At least two courts have recently dismissed TPCA claims where the plaintiffs appeared to manufacture standing. In Telephone Science Corp. v. Asset Recovery Solutions, the Northern District of Illinois dismissed a TCPA complaint brought by a plaintiff whose business model involved the intentional receipt of autodialed or prerecorded calls. There, the plaintiff, Telephone Science Corp. (“TSC”), operated a service called “Nomorobo,” designed to block certain unwanted calls. TSC uses a “honeypot” of telephone numbers, analyzes calls made to those numbers to identify numbers that TSC’s service identifies as being made using an autodialer or artificial or prerecorded voice calls, and then blocks calls made to Nomorobo subscribers made using those identified numbers.
A federal court in California recently dismissed a class action accusing mobile application company Life360, Inc. (“Life360”) of violating the TCPA on the grounds that the company could not be liable for texts initiated by app users. The Court found that Life360 was not the “sender” of the texts initiated using its platform and, therefore, could not be held liable under the TCPA, because users—not the application itself—selected when and to whom the texts were sent.
Life360 operates a mobile phone application that allows users to communicate with and see the location of their friends and family. Users of the app who provide Life360 with access to their phone’s contact list can direct the app to “Invite” certain contacts to use the app and share their location and exchange messages with the user. According to the complaint, the user is not instructed on how or when invitations will be sent. Plaintiff Terry Cour alleged that Life360 sent him unwanted texts even though he was not a Life360 user and had never downloaded the app onto any device. Following the receipt of text messages from the app, Cour filed a lawsuit on behalf of himself and a class of persons similarly situated, alleging that Life360’s texts violated the TCPA.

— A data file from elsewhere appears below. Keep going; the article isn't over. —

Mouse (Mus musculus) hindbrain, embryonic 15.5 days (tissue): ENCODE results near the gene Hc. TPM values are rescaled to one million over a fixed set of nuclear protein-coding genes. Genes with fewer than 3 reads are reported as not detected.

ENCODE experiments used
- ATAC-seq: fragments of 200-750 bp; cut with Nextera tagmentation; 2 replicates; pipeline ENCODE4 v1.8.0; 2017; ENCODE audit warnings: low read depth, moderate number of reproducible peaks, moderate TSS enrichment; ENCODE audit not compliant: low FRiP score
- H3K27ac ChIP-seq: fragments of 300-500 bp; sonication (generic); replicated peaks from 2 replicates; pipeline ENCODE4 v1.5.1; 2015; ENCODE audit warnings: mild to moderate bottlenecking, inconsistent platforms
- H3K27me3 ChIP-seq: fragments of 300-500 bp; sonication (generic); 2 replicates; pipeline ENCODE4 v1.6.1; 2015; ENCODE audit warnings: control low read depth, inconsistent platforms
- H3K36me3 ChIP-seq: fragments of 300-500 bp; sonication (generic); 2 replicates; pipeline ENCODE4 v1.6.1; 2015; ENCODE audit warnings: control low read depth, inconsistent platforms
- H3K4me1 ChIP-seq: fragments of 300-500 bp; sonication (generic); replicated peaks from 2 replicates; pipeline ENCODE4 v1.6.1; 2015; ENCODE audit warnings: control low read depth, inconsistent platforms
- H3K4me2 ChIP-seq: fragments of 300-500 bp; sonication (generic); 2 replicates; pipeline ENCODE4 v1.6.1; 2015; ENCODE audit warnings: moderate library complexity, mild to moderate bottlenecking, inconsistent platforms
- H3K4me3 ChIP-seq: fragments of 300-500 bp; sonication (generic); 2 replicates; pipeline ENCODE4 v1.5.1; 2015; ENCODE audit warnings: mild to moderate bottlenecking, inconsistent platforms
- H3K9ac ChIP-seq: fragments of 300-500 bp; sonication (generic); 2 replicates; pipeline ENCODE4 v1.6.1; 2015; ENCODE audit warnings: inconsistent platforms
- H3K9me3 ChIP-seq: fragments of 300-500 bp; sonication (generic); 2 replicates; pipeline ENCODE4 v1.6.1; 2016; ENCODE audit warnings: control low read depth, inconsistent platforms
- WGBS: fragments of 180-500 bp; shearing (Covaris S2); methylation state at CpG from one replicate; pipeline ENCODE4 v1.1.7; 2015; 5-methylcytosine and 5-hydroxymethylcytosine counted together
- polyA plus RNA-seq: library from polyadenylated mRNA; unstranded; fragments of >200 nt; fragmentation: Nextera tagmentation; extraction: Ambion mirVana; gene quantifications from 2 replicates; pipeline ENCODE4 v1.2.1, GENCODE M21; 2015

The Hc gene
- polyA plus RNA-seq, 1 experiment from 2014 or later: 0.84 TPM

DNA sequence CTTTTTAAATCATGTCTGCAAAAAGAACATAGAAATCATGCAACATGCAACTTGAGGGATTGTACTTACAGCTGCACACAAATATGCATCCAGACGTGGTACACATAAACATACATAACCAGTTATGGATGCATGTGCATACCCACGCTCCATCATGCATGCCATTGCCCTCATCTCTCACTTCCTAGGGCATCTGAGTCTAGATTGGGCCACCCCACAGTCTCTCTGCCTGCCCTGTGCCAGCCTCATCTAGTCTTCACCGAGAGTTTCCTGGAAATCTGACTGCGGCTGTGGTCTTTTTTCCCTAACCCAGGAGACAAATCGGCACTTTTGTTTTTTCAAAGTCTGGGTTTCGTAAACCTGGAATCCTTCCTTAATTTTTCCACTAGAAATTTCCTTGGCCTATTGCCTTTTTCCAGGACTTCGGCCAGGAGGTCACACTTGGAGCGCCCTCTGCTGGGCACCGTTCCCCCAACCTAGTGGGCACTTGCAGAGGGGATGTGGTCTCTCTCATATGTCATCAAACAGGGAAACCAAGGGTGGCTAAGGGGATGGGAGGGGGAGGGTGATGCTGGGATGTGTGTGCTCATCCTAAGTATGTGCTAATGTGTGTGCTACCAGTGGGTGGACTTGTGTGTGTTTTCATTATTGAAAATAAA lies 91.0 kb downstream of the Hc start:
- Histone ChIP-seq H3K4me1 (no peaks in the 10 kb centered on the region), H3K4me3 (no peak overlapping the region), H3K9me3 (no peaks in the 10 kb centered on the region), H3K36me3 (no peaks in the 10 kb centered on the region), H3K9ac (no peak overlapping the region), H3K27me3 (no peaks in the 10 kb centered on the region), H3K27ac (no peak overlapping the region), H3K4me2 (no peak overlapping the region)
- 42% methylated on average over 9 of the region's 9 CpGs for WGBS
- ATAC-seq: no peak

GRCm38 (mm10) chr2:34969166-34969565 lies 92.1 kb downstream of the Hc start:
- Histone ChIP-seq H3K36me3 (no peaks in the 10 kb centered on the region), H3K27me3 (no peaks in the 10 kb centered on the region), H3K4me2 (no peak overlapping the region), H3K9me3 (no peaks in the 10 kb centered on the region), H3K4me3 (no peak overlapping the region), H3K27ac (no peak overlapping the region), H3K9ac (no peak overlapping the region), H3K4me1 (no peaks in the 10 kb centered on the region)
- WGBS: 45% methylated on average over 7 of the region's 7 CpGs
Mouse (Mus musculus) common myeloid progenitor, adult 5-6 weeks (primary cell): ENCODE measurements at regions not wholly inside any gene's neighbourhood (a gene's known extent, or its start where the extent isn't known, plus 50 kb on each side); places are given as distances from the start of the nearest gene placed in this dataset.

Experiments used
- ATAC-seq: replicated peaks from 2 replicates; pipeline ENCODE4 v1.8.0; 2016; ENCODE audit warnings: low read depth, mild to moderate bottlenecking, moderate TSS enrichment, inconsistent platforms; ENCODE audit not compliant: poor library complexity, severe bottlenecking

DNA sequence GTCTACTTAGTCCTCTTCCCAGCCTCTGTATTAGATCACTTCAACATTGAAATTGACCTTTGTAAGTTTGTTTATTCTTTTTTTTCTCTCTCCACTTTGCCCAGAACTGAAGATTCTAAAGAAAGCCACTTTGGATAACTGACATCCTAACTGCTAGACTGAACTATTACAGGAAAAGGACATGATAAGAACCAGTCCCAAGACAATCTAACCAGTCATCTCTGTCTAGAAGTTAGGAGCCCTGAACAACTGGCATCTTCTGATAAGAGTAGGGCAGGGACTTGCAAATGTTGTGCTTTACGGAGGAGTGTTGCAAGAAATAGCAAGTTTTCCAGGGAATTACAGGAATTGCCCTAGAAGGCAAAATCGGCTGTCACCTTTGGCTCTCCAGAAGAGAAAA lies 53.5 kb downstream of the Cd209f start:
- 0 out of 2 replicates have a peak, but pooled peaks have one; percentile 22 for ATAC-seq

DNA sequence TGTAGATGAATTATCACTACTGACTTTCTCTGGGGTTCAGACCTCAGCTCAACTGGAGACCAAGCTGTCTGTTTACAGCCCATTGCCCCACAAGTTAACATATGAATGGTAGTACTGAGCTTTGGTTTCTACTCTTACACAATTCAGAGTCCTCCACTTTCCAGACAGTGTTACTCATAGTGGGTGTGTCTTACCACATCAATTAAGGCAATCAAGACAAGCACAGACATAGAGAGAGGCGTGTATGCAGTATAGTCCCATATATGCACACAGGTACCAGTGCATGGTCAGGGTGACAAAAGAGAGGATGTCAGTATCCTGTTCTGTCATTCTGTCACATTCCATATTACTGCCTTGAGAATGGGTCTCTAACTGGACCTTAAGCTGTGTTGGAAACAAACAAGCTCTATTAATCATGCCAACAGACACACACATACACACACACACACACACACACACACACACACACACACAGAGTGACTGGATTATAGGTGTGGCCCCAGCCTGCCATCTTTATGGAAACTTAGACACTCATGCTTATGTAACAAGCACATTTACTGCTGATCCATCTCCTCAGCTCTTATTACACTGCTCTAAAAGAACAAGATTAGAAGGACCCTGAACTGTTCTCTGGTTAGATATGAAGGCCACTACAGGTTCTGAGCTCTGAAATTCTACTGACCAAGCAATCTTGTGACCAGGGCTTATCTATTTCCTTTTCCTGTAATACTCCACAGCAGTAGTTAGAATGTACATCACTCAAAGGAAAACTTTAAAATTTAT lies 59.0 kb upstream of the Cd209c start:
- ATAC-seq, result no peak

On Monday, the United States Supreme Court issued its long-awaited decision in Spokeo, Inc. v. Robins, — U.S. — (No. 13-1339). In rendering its decision, the Court reiterated that to establish Article III standing, a plaintiff must plead an injury-in-fact that is both particular to the plaintiff and concrete. The Court explained that whether a plaintiff has pleaded sufficient facts to allege a concrete injury requires more than just examining whether the plaintiff has pleaded that the defendant violated a federal statute. In particular, the Court held that “a bare procedural violation, divorced from any concrete harm,” does not suffice to “satisfy the injury-in-fact requirement of Article III.” As such, the Spokeo plaintiff’s allegation that the defendant’s actions had violated the Fair Credit Reporting Act, 15 U.S.C. §§ 1681, et seq., would not, by itself, demonstrate a plausible injury-in-fact. Rather, “Article III standing requires a concrete injury even in the context of a statutory violation.”
A recent decision by a New York federal court serves as a stark reminder of the need for companies to adopt and follow robust “do not call” procedures in order to minimize the risk of rapidly escalating statutory damages under the Telephone Consumer Protection Act. The case appears to be the first to rely on the Federal Communications Commission’s recently-announced but at the time, unreleased TCPA declaratory rulings (previously discussed here). (The order has just been released, but as of this writing, the link was down.)